THREE years, a photographer, seven artists, countless shots, and an island. It sounds like a plot for a book or a show, but no, it is simply a brief look into what happens when passion and drive come together with an endless stream of creativity.

This is the story on what drove a group of artists into paying homage to the land that continues to not only feed their physical beings, but their souls as well.

It took some time and planning to turn the art exhibition now titled “The Unseen Negros” into a reality. What started as photographer Ronnie Baldonado's love of travel and getting to know the place he calls home has led the way to a group of artists into immortalizing his memories beyond his photographs and onto their canvases.

One might wonder what led to this collaboration but like a lot of successful partnerships, this was greatly helped by friendship. It may have taken three years to make it happen, but what sought these people through has a lot to do with ties forged long ago.

Baldonado has had his share of trekking the Negros Islands, armed with nothing but a camera and a desire to find every beautiful nook and cranny from one town to another. Be it a breathtaking vista or a heartwarming moment from the heartland, he is the epitome of a true shutterbug— ready as ever. Photo after photo, he never tires of the bounty this land has all too generously laid at his feet.

And what of these treasures, these pieces of Negros that he takes with him with every snap of his camera? Enter Bacolod artists Leah Divino-Samson and Nilda Claveraz. The photos were shared and as with Ronnie, they did not fail to see the beauty frozen in time in those photographs. It didn't take long before the idea was formed—why not take it a step further? From photographs to the canvas. It wasn't a farfetched idea.

Two women, different styles, different mediums but sharing an eye for beauty and boundless creativity: Samson, known for her keen eye and astounding capacity for detail where each gliding grass and swaying leaf on her landscapes could pass as too eerily lifelike; and Claveraz, known as the “Ballpen Artist,” with her bursts of color and life, celebrating her medium with each swipe of her pens, each brush of color.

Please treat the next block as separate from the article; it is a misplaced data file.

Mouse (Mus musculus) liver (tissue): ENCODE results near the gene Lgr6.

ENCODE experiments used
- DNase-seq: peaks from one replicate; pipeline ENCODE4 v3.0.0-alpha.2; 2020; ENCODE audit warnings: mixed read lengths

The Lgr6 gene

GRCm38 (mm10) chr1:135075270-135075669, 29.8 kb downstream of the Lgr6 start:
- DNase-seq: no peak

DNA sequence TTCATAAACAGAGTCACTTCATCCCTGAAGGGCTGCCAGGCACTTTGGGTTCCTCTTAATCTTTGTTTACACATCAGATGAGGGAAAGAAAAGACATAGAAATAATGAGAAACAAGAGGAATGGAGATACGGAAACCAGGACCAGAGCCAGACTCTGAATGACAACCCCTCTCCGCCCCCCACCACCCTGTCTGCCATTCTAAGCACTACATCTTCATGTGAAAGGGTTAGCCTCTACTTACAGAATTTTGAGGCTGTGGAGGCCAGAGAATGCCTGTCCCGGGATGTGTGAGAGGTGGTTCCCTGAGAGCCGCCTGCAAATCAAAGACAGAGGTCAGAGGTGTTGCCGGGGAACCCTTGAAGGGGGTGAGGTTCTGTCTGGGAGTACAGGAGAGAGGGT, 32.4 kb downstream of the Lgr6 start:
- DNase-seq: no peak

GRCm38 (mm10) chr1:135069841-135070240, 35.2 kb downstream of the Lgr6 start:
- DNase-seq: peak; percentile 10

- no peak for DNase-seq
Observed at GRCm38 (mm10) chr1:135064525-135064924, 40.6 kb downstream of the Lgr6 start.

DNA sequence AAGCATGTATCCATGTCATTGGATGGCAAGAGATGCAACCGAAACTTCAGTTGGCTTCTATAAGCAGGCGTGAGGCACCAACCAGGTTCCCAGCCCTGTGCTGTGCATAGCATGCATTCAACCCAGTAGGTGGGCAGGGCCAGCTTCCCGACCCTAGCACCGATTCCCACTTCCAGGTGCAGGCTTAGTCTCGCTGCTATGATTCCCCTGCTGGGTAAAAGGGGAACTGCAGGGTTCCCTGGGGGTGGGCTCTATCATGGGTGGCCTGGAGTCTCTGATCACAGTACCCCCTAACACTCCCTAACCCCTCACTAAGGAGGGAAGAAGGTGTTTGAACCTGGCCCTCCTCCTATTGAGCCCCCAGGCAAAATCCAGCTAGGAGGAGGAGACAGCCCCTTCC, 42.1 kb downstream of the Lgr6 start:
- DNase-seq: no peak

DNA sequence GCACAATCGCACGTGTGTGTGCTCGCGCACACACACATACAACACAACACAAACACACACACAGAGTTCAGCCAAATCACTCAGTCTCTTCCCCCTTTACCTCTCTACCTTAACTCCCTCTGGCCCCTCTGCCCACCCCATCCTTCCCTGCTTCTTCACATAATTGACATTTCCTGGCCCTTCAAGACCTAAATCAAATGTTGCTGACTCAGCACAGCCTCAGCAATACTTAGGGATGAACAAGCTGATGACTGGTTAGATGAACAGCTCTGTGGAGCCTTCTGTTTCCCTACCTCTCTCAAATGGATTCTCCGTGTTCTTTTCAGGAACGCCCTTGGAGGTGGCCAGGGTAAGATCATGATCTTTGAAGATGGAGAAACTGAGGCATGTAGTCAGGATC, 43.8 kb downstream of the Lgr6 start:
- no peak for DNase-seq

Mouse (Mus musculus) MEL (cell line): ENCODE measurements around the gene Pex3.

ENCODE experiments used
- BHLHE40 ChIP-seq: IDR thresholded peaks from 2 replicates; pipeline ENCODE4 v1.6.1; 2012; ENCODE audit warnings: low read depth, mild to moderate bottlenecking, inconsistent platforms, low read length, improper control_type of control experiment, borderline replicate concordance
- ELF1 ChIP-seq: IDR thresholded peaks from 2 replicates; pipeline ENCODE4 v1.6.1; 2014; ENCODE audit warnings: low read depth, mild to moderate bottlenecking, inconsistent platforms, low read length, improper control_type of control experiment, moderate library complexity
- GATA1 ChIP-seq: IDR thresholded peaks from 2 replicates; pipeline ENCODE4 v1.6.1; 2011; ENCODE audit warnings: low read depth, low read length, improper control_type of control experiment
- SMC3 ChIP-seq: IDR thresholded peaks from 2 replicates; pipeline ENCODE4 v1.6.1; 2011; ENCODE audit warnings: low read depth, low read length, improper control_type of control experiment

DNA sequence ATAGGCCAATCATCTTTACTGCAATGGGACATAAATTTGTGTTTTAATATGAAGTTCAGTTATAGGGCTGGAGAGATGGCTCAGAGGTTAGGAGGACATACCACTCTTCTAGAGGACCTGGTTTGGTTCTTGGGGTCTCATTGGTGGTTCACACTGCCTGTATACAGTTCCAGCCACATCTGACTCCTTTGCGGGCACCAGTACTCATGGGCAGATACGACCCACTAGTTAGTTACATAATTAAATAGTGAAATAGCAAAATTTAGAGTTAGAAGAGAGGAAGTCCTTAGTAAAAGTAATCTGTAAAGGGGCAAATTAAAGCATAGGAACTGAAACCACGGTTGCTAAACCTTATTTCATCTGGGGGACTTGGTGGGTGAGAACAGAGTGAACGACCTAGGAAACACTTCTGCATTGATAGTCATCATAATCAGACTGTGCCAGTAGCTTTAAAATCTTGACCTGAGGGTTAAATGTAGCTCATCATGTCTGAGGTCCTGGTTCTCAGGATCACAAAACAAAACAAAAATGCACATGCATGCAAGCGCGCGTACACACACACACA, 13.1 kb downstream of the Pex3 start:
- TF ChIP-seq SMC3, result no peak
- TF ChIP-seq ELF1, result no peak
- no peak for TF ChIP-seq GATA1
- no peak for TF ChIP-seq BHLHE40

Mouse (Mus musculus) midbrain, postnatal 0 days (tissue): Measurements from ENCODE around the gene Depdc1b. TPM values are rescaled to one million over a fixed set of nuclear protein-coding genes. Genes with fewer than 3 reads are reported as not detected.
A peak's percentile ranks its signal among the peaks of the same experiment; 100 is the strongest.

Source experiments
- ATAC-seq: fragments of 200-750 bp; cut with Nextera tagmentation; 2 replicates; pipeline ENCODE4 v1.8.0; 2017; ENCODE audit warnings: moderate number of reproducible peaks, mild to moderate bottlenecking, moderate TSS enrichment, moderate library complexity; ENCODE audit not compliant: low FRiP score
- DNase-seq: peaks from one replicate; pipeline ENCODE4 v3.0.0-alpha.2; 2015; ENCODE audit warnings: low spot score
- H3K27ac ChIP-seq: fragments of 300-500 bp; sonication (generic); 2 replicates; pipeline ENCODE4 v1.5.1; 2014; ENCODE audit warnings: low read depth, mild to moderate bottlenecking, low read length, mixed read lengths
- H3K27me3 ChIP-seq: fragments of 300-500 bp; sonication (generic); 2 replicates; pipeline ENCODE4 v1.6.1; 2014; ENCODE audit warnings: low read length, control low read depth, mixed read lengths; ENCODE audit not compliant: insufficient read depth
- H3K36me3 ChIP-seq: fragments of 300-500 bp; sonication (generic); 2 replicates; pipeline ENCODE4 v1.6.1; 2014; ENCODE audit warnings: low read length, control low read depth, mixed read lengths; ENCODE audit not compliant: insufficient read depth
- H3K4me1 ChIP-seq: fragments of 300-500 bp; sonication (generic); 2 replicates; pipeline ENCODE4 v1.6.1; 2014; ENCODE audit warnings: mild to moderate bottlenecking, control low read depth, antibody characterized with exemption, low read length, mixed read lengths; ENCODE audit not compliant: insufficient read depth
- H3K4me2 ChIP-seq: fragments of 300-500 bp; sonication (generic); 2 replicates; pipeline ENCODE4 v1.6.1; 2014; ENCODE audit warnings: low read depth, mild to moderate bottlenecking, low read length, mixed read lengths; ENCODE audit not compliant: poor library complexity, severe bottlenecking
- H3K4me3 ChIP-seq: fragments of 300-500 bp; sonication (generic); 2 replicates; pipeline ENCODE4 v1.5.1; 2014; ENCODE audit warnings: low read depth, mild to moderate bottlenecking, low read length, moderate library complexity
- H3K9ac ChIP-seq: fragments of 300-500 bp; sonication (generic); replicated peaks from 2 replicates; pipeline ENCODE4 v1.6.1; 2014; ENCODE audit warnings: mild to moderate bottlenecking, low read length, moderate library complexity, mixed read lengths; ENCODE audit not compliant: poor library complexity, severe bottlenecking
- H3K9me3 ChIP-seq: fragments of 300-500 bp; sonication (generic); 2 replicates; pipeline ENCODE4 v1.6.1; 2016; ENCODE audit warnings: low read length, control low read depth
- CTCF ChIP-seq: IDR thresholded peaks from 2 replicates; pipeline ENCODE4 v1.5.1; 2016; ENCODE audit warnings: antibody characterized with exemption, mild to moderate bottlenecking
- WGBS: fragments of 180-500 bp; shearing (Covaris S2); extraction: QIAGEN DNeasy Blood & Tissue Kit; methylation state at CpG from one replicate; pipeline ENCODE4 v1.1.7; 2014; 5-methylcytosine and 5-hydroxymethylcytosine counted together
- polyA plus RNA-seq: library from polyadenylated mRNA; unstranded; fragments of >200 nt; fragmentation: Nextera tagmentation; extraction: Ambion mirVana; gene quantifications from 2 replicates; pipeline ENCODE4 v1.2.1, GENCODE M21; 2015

Their kind of art and style coupled with Baldonado’s photographs, it seemed only natural that their worlds would collide and bring forth something incredible.

The colors, the scenes and the life that oozed from each photo simply beckoned to be painted. And when passion and creativity collide, there simply isn't much that can be done until the muses have been sated.

With the two women and the photographer, it was inevitable that the group they have formed would catch the bug, too. The Chroma Group comprised of Cristina Labayen Iral, Rico “Pack” Iral, Kate Kirsten Iral, Severino Labayen and Ritchie Arvin Cuesta readily jumped into the bandwagon for this.

Each artist in the group was given access to photographs taken by Baldonando from around Negros. One town after another, one scene to the next, nothing was overlooked and it was almost an embarrassment of riches in terms of the subjects so readily offered. Their interpretations of those pieces- this world now shown through their eyes and their hands- and this was how “The Unseen Negros” came to be.

To say beauty is everywhere is true. What makes this collaboration stands out is the fact that their subjects are not the everyday kind of beauty. These are pieces of this land that we may overlook or even simply ignore. They are reintroducing this life to us through their eyes, to share what ignites their passions and what makes them pick up those pens, brushes, pastels and canvases. These are the true forgotten beauty in our lives, our homes, and of all of us.


"The Unseen Negros" exhibit opens at the Negros Museum on June 5, Friday, at 6 p.m. It will run until July 5.